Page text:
Office Of Multicultural Affairs

The Office of Multicultural Affairs (OMA) was established in 2002 to support the College’s efforts to attract, recruit, and serve both students of color and international students. Our mission is to create and sustain an environment that encourages and embraces the contributions of people from a variety of cultural and ethnic backgrounds.

Thursday, January 29, 2009

Le Provoc: Multicultural Affairs Article #5

"It has arrived! The semester has finally come to an end, and with it a whole lot of reflections. It is always wise to allow ourselves to take a moment and reflect back on the semester up to this point in order to improve if necessary.

It is impossible to reflect back on the past three months without taking notice of our historic presidential election. And so I begin my reflection with a quotation from our president-to-be, Barack Obama. It reads:

"Change will not come if we wait for some other person or some other time. We are the ones we've been waiting for. We are the change that we seek."

This excerpt is very truthful in that it allows for our minds to wander and think of the possible changes that we are capable of making. Young people are often associated with having poor awareness of society and are often characterized as careless individuals, as my American Government professor would reiterate. Observation and criticism are always in effect from older people and we often serve as targets of misjudgment. Despite these stereotypes, we have proven to be a driving force behind the outcome of the presidential election last month.

According to a recent article, entitled, "Youth vote may have been key in Obama's win" written by's Melissa Dahl, the record turnout of the youth vote may have had a big impact on the results. Dahl affirms that "young voters preferred Obama over McCain by 68 percent to 30 percent- the highest share of the youth vote obtained by any candidate since exit polls began reporting results by age in 1976." This is a mind-changing turnout. Any citizen who witnessed the progress of the elections had to have witnessed the eagerness and fervor of those who cast their votes.

Personally, I had the opportunity to witness my fellow peers campaign for their candidate and carry out debates in dormitories and other social places around campus. The desire to seek change in our political sphere and to have our voices heard in relation to distinct social issues brought about the record breaking number of votes. Every checkmark signified a determination to seek out change.

This did not only include the presidential election, but also issues which have arisen in our communities, issues such as Question 1, regarding the Massachusetts State Income Tax Repeal, which aimed at ending the current 5.3 percent income tax on wages, interest, dividends, and capital gains. This decision would have had a major effect on young people per se, since there would have been a decrease in funding for education, an increase in class sizes, and cuts for after-school programs. Luckily we were able to overturn that decision, and it will not affect our communities as much. This serves as an illustration of the power not only of the youth vote, but also the vote of everyone in accord.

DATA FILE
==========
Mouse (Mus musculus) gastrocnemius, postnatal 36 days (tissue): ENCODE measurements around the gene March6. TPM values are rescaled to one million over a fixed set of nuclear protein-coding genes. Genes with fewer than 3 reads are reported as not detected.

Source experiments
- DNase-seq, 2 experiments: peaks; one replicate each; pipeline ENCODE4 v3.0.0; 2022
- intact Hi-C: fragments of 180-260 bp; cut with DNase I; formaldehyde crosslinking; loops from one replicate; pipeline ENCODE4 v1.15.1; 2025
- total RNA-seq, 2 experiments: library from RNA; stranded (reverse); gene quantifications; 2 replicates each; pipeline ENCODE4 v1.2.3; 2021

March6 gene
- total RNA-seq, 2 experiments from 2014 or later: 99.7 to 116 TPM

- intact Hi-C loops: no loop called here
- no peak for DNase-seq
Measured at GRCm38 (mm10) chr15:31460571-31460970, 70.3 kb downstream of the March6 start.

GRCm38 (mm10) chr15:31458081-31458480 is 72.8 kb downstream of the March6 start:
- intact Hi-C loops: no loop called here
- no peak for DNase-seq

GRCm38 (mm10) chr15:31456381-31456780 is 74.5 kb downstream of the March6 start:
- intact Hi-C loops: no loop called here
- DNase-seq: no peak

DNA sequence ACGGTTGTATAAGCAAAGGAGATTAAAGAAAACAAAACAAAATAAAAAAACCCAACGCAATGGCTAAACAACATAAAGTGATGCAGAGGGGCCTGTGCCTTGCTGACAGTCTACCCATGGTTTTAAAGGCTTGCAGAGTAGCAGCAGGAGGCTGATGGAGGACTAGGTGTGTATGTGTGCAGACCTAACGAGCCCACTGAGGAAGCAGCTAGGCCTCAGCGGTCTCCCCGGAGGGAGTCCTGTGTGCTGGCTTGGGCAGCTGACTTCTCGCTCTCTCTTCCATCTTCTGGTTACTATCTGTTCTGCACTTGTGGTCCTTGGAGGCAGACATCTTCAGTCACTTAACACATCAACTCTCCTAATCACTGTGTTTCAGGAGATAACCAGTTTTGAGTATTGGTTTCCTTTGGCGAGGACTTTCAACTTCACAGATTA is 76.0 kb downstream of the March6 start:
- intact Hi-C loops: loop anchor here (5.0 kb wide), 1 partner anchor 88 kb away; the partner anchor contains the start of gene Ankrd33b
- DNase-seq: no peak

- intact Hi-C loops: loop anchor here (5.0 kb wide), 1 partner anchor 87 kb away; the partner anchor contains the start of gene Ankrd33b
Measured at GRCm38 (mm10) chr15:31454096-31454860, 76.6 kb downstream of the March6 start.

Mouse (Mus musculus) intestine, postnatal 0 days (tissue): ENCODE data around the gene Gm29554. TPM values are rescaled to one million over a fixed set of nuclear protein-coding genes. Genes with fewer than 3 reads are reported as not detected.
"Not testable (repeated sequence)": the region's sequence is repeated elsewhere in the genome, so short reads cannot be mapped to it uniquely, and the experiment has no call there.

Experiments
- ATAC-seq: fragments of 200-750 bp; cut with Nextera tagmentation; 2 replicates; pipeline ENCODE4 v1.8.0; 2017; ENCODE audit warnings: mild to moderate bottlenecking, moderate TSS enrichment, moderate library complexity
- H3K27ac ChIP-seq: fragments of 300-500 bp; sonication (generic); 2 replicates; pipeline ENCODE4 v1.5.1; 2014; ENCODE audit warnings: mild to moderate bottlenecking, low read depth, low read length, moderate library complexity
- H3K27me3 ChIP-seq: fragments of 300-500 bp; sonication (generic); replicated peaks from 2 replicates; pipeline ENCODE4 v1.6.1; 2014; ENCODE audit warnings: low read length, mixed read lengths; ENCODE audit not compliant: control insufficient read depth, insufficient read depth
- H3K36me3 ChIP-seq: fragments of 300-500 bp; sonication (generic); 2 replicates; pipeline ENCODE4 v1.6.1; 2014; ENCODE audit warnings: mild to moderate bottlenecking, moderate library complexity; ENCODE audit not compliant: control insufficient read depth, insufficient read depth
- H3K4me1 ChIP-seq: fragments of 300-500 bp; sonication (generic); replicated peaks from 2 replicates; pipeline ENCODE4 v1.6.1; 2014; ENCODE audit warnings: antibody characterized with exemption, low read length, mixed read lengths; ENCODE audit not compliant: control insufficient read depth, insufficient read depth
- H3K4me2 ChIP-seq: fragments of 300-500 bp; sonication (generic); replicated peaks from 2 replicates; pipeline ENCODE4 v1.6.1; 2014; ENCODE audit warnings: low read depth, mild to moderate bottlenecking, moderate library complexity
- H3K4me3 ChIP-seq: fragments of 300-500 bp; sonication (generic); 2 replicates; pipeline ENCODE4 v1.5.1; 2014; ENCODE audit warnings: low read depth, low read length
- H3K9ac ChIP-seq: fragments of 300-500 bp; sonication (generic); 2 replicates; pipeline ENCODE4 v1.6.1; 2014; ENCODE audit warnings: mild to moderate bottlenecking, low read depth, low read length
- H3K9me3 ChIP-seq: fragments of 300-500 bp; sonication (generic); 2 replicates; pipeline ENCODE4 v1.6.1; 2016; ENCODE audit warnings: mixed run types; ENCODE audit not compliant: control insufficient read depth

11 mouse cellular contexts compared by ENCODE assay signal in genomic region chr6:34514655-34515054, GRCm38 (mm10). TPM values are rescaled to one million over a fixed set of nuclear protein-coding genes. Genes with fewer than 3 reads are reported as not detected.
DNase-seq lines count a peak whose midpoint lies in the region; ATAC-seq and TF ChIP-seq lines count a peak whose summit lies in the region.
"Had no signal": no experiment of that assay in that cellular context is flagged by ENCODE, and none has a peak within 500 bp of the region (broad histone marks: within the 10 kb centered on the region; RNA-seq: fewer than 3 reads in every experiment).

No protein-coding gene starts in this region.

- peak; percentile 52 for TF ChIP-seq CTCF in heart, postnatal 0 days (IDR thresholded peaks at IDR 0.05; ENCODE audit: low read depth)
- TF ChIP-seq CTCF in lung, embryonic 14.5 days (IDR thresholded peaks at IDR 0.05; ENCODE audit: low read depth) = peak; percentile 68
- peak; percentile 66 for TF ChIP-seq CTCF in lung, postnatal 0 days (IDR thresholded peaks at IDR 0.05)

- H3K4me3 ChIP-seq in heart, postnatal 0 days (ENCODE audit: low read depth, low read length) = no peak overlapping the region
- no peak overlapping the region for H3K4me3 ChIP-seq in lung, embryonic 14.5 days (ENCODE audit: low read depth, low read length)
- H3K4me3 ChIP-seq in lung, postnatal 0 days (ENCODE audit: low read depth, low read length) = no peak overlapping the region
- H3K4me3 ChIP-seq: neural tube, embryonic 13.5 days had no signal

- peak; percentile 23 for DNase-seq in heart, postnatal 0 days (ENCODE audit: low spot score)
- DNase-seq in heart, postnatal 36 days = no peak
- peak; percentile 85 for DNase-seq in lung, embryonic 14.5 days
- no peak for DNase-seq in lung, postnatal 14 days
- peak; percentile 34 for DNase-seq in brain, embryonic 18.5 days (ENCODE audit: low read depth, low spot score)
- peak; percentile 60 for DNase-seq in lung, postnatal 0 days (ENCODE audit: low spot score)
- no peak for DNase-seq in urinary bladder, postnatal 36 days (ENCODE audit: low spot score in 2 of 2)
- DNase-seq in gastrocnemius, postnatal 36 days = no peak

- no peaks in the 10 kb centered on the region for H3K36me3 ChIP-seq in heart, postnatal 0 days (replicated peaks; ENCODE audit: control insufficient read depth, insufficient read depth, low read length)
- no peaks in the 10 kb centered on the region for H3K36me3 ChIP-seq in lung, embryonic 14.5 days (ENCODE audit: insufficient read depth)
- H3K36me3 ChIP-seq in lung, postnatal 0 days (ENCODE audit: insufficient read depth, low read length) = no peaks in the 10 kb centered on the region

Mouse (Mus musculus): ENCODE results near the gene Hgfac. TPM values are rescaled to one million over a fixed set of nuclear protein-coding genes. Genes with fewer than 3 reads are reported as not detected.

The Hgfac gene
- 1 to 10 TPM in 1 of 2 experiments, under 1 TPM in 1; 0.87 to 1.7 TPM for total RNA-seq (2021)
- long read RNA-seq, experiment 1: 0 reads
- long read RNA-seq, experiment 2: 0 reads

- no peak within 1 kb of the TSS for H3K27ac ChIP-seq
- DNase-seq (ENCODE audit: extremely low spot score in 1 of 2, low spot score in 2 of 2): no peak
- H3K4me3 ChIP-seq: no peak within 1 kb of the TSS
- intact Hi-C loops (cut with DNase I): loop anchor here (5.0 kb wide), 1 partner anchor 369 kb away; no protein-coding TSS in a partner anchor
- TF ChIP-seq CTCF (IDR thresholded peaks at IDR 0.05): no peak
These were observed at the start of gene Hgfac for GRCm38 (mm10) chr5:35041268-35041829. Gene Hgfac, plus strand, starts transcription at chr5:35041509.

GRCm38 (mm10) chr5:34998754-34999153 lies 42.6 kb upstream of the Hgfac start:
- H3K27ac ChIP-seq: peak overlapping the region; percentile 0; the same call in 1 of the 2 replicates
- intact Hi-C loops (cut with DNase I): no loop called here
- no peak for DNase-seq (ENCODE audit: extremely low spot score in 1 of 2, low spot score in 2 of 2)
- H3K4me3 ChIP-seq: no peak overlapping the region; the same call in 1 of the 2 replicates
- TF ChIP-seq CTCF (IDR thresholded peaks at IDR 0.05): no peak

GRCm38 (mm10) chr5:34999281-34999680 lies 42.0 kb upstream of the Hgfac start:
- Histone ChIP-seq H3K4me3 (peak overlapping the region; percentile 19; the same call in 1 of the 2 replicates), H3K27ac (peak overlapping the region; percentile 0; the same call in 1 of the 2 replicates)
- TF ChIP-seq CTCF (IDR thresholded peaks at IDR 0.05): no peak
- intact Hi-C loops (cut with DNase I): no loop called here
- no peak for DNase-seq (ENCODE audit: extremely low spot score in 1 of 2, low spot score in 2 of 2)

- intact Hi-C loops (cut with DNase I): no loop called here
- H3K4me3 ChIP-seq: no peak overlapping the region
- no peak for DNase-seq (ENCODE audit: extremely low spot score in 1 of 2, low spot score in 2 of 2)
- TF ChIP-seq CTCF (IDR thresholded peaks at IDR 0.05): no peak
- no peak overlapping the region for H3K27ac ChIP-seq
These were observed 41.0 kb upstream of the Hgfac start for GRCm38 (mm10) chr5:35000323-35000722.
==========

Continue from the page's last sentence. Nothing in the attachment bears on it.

The ability to know our strength as dynamic individuals has made a historic impact on the past election. We can now rejoice and continue to be attentive to the decisions that will affect us all in the near future. This past election has also enabled us to realize the power of hope. Hope is what many young people held throughout the election and what president-elect Obama utilizes in his rhetoric.

With that said, I invite you all to come to our African-Latino-Asian and Native-American Network (ALANA) meetings every Thursdays at 5 p.m. in the Student Activities room. Come experience the power of our open forums, which aim at creating a change within ourselves and communities of how we view the world."

Marely Garcia '11
Community Outreach, ALANA Network

"When Are We Going to Get Over It?" by Dr. Andrew Manis

The author of five books, Dr. Andrew Manis is a frequent lecturer and has become one of Central Georgia's leading authorities on the history of race relations, especially in the South. His most recent book, Macon Black and White: An Unutterable Separation of the American Century, published in 2004 by Mercer University Press and the Tubman African American Museum, earned him the 2005 Georgia Author of the Year (History Division) award, and he was a semifinalist for the 2005 Robert F. Kennedy Book Award.